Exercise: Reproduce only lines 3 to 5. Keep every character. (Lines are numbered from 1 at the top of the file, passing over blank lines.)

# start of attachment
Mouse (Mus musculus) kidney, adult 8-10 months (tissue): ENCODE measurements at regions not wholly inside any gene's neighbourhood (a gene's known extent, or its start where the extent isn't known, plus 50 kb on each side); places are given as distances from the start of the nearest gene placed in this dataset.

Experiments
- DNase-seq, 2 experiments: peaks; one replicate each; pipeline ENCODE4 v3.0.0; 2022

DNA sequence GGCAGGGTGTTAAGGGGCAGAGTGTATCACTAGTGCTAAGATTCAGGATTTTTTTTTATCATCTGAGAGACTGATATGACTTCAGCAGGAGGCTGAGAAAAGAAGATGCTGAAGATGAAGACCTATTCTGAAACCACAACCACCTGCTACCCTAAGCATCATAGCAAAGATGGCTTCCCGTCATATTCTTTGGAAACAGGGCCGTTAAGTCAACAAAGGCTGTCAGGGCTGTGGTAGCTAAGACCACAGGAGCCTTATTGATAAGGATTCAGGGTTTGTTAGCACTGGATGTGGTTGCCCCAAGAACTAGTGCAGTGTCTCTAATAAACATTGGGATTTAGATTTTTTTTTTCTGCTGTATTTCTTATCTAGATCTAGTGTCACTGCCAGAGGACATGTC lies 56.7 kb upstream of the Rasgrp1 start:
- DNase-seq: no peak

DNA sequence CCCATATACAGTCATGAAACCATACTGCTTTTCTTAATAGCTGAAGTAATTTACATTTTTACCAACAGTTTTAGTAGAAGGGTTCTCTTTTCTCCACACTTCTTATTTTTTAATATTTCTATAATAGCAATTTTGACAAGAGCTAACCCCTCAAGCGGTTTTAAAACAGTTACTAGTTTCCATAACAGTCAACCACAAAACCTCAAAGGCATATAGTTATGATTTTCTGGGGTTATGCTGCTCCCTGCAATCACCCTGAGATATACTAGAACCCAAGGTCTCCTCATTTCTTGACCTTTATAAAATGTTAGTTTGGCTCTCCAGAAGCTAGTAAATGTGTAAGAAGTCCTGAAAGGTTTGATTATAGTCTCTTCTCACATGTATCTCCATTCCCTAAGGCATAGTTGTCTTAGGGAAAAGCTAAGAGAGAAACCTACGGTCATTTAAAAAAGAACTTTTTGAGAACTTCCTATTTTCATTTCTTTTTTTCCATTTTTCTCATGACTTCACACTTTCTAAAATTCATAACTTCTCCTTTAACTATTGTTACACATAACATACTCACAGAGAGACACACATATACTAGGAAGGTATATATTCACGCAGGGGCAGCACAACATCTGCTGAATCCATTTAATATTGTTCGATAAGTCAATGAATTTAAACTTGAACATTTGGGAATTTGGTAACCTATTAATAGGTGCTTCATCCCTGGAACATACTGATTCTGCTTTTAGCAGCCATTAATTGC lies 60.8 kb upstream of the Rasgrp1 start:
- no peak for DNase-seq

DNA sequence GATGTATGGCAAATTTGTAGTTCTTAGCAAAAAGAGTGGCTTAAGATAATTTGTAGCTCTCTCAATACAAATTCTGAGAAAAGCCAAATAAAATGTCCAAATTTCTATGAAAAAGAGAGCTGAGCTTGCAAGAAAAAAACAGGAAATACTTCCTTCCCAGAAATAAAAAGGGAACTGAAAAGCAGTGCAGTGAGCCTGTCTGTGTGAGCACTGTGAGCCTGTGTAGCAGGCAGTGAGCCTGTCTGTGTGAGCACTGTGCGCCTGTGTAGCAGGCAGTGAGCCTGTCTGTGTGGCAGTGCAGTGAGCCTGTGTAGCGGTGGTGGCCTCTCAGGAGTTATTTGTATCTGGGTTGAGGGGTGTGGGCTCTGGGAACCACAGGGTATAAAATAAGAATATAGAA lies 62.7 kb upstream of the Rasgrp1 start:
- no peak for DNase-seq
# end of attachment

- DNase-seq, 2 experiments: peaks; one replicate each; pipeline ENCODE4 v3.0.0; 2022

DNA sequence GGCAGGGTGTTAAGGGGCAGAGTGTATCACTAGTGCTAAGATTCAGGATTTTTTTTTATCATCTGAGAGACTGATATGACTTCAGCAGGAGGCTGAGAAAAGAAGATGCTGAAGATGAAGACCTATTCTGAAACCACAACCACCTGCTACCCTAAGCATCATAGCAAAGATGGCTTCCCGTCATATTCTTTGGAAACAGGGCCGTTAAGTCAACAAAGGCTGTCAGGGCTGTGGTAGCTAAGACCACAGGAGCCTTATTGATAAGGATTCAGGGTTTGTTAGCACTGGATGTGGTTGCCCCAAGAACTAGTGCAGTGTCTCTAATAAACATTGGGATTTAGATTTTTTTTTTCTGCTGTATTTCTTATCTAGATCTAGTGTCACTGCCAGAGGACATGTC lies 56.7 kb upstream of the Rasgrp1 start:
- DNase-seq: no peak